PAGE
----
Let’s Move Together by Carol M. Schubeck. (2000). For ages 5-11. Tom, a turtle, walks children through feelings, thoughts, and action stages related to moving.
Lion’s Pride on the Move by Grace Anne Remey. (2013). This story, written from a 9 year old’s perspective, shares feelings of excitement, sadness and fear related to moving while providing ideas to make the transition of moving fun!
Little Critter: We Are Moving by Mercer Mayer. (2012). Little Critter is nervous about his family’s move to a new house.
Little Daisy’s Worst Best Day (We Serve Too!) by Kathleen Edick & Paula Johnson. (2012). For ages 3+. A sister and brother moving far away need to leave their dog Daisy with an older couple. Both Daisy and the children learn to discover their new worlds and make new friends.
Lucy & the Little Blue Car by Eugenia Guilmartin. (2012). Lucy is a German Shepherd about to begin a cross-country move in a new car with a new mom, beginning a new life. The theme of comfort and continuity reinforces the message that every new place can be “home.
Military Brats: The Worst Best Move Ever by Yuki & Carlos Smiley. (2016). This is the story of a little girl who is growing up in a military family and every time she adjusts to a move her family has to move again and she has to adjust again.
Military Kids Speak; My life as a military child by Julie Rahm. (2011). For ages 9-12. This book includes essays written by military kids about the perks and privileges, as well as the hardships and heartaches of military life and as in-depth interviews with famous former military kids like Justice Leah Ward Sears, Newt Gingrich, Shaquille O’Neal, and Mark Hamill.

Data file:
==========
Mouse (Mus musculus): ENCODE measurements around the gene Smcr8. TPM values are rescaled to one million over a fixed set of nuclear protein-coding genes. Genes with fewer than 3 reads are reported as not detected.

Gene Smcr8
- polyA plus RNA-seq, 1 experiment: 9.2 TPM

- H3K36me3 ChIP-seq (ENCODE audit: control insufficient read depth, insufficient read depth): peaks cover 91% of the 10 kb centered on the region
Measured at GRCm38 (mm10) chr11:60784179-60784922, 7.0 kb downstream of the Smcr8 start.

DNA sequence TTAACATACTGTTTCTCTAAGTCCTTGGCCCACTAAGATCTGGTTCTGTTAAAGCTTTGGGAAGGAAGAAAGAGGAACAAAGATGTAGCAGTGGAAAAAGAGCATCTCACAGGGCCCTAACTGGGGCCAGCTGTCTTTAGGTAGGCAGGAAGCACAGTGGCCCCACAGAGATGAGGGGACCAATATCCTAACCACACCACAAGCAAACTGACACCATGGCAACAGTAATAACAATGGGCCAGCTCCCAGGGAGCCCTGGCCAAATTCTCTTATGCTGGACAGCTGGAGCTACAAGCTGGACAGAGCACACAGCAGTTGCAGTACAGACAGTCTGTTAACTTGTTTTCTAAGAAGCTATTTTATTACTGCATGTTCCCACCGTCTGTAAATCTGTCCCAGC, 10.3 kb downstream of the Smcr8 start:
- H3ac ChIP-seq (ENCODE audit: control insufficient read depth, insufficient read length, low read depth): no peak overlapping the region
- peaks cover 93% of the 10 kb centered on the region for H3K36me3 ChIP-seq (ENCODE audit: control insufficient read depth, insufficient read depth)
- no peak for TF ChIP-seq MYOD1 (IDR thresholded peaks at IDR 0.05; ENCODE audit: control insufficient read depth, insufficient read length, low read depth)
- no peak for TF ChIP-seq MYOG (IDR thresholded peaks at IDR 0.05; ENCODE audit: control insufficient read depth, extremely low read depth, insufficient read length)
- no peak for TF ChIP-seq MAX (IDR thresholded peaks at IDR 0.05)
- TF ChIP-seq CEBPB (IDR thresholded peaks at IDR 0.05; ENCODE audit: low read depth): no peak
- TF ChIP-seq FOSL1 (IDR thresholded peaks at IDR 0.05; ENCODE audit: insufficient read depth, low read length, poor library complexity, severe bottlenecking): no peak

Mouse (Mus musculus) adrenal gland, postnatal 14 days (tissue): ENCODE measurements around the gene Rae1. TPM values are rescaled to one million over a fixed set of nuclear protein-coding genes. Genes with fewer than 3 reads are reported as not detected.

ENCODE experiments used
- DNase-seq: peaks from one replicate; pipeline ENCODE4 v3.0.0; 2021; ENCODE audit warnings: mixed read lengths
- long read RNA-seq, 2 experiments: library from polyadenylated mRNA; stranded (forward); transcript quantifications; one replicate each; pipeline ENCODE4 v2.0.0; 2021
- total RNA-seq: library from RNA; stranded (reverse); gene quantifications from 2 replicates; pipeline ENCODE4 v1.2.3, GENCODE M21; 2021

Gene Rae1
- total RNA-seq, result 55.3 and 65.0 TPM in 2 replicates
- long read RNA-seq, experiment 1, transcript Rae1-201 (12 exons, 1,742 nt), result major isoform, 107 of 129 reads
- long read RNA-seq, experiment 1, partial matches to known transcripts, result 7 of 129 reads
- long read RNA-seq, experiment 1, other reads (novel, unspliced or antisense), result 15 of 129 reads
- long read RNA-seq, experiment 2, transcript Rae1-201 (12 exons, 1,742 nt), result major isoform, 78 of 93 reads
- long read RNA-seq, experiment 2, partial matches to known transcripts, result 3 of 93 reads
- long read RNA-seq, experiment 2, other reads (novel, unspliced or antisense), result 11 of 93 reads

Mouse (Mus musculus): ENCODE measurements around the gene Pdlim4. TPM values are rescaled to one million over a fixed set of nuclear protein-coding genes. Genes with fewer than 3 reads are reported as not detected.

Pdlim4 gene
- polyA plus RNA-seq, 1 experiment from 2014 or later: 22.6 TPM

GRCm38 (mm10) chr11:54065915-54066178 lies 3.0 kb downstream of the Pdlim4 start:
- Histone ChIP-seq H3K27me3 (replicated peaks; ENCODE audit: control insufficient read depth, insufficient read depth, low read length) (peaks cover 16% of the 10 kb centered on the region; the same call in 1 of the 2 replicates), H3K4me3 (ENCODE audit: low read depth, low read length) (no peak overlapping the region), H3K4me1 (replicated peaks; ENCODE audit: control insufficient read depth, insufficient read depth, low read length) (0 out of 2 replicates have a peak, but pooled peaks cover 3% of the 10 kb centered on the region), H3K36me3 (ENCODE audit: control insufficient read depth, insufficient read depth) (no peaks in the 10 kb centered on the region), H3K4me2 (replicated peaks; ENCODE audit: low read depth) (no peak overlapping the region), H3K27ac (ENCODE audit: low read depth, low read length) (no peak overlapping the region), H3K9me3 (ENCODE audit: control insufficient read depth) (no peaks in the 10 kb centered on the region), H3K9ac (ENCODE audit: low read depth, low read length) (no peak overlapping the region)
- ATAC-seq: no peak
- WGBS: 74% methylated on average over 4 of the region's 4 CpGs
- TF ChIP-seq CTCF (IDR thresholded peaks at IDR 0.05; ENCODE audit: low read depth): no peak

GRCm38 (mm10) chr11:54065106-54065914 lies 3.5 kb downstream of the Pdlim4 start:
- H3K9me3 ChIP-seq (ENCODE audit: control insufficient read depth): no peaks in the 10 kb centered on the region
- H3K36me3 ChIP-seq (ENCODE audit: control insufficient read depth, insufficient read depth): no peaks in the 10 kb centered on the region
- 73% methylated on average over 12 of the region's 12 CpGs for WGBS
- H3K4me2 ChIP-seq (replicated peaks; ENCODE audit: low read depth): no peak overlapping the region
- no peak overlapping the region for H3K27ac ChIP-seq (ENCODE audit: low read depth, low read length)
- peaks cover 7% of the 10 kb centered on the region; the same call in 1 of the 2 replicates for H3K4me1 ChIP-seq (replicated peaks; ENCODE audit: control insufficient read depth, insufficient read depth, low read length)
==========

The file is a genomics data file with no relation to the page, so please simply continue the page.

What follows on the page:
Mouse Moves House by Phil Roxbee Cox. (2006). For ages 0-5. Mack the mouse needs to pack his things and move to his new house, and luckily, he gets help from his friend Jack.
Moving Again Mom (Uncle Sam’s Kids) by Angela Sportelli-Rehak. (2004). For ages 4-8. Lil’M’s family is moving across the country to live on a new military base. She is worried that she will miss her best friend, and worried that it will be hard to make new friends.
Moving Book: A Kids’ Survival Guide, The by Gabriel Davis. (2008). This book can help you make an adventure out of moving. It offers advice and activities to help you prepare for a move and suggestions for making your new location feel like home.
Moving House by Anne Civardi & Stephen Cartwright. (2005). The Sparks family discover that moving to a new house is hard work but Sam and Sophie are excited to meet new people and have their own rooms.
New Home for Allie, A by Carrie Daws. (2018). Allie, a young giraffe, is moving with her family from Kenya to Somalia due to her dad’s reassignment with the Animal Jungle Patrol.